By Safura Rahimi
General re-elected president for second five-year term, but still faces court decision on poll’s legality.
General Pervez Musharraf was re-elected president of Pakistan on Saturday with overwhelming majority, but still faces a Supreme Court decision on the poll’s legality that could overturn the result.
The military ruler - who seized control of Pakistan in a 1999 coup - won another five-year term in the controversial election from the two chambers of parliament and four provincial assemblies, newswire AFP reported.
However, the election was boycotted by almost the entire opposition.
The country's Supreme Court also said the result cannot be confirmed until it decides the legality of the poll and hears opposition challenges against Musharraf’s right to stand while keeping his position as army chief, the newswire said.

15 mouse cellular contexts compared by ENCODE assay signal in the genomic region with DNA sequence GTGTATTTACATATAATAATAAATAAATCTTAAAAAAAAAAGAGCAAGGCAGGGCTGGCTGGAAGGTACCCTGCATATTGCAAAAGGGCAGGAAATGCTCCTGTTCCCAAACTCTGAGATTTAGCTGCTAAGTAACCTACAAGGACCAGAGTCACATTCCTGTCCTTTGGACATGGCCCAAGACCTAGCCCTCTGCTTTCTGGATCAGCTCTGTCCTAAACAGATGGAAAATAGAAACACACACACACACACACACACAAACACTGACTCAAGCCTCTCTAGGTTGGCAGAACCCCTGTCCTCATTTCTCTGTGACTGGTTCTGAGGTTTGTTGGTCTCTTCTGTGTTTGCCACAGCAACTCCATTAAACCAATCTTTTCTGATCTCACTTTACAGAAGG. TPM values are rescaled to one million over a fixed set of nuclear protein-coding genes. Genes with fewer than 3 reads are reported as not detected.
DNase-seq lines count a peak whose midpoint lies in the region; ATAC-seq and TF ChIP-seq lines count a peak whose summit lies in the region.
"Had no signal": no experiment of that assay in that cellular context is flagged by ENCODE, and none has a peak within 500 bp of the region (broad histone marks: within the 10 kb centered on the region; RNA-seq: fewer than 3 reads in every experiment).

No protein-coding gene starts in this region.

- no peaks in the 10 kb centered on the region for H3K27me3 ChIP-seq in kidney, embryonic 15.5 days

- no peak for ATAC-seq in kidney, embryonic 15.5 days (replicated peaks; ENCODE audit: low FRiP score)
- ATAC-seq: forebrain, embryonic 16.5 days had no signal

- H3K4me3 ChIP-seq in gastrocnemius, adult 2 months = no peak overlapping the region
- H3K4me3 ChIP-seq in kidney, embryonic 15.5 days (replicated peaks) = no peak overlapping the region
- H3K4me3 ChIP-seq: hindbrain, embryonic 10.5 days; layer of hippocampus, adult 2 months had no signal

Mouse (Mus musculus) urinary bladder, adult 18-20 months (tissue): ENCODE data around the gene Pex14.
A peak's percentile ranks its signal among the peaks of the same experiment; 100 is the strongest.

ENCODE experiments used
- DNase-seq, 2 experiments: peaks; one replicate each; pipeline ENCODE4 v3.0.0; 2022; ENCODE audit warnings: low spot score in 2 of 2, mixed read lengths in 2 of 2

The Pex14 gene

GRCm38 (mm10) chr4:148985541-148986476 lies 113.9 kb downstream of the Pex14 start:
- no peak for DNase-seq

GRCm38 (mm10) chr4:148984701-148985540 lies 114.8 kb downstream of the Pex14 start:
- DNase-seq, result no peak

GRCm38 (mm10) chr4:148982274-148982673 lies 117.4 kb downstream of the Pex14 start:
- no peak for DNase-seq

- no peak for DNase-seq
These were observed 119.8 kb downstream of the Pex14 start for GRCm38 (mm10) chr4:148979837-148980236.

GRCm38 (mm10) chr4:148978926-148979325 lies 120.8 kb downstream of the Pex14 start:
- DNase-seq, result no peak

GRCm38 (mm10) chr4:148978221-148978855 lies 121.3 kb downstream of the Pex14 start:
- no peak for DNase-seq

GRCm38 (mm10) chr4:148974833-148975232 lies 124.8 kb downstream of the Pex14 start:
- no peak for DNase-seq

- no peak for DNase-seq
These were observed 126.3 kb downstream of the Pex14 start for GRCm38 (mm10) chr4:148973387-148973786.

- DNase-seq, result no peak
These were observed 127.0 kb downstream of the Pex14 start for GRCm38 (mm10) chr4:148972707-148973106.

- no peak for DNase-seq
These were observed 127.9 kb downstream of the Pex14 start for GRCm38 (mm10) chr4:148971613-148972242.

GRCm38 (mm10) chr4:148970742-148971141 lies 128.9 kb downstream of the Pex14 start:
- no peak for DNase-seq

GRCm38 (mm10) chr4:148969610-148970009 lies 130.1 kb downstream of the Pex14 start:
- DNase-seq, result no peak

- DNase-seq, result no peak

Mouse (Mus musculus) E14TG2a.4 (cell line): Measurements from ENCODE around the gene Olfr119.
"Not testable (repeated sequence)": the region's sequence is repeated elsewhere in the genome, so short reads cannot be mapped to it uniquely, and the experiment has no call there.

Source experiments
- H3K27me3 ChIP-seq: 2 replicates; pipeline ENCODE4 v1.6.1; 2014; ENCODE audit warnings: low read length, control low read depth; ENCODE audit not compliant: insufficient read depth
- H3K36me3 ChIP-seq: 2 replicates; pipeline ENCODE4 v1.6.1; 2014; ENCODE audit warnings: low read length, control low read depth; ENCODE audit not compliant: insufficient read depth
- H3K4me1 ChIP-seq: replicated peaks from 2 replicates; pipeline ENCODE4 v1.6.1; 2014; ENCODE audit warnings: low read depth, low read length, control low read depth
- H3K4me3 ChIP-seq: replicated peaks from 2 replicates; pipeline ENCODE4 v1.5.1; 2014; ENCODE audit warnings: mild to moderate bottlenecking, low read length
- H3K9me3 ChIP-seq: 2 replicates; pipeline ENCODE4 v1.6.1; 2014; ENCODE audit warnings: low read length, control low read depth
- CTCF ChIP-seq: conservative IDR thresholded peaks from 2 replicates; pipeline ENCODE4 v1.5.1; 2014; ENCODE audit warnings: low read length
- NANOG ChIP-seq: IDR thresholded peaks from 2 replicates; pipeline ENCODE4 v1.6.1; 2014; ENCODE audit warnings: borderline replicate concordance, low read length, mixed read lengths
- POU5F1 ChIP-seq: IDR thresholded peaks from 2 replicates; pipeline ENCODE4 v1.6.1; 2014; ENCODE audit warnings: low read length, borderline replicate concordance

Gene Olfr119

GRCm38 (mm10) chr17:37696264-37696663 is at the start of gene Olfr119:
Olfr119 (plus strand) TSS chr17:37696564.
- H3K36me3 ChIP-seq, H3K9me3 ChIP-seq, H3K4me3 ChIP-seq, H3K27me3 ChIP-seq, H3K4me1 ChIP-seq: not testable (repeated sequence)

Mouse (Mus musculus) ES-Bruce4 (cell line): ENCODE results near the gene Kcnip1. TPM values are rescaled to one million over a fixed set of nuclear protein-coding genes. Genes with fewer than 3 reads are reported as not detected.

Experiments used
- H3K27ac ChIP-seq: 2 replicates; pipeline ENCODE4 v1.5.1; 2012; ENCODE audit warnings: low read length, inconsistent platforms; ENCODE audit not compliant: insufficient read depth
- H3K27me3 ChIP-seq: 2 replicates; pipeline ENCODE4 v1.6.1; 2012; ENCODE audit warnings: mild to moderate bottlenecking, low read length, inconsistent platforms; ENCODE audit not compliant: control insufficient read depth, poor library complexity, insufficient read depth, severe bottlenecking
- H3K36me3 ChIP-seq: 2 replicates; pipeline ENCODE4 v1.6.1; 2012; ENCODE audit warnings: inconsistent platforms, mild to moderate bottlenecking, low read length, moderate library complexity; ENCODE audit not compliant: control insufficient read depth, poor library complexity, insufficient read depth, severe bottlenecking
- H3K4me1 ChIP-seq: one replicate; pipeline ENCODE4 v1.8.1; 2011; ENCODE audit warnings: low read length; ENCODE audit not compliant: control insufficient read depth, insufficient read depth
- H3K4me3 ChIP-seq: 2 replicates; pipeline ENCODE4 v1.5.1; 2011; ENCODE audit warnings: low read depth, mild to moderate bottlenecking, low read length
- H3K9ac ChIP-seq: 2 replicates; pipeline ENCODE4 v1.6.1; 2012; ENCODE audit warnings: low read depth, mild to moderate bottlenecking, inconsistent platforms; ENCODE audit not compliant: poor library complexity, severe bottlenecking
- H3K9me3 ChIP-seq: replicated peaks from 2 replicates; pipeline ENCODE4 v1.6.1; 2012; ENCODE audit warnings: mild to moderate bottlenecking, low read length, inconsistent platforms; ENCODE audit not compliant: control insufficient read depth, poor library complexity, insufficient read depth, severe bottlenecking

The court will begin hearing challenges on October 17.
Musharraf has insisted he won the election democratically, telling reporters: “Democracy means majority, whether there is opposition or no opposition,” quoted AFP.
However, he refused to rule out emergency action and could impose "surgical martial law" to maintain stability in the country if the court overturns the result.
Musharraf bagged 252 votes out of a total of 257 that were cast in the national assembly and senate. Three of the votes were rejected.
The general is negotiating a power-sharing deal with two-time Prime Minister Benazir Bhutto that would allow her to run for her old job. Bhutto is expected to return to Pakistan from exile on October 18.
Last month Pakistan’s Election Commission approved General Musharraf’s candidacy for re-election despite still being army chief.
The move came just a day after the Supreme Court dismissed a number of challenges to his eligibility to stand in the upcoming election.
Both decisions sparked massive demonstrations in the capital Islamabad and Lahore.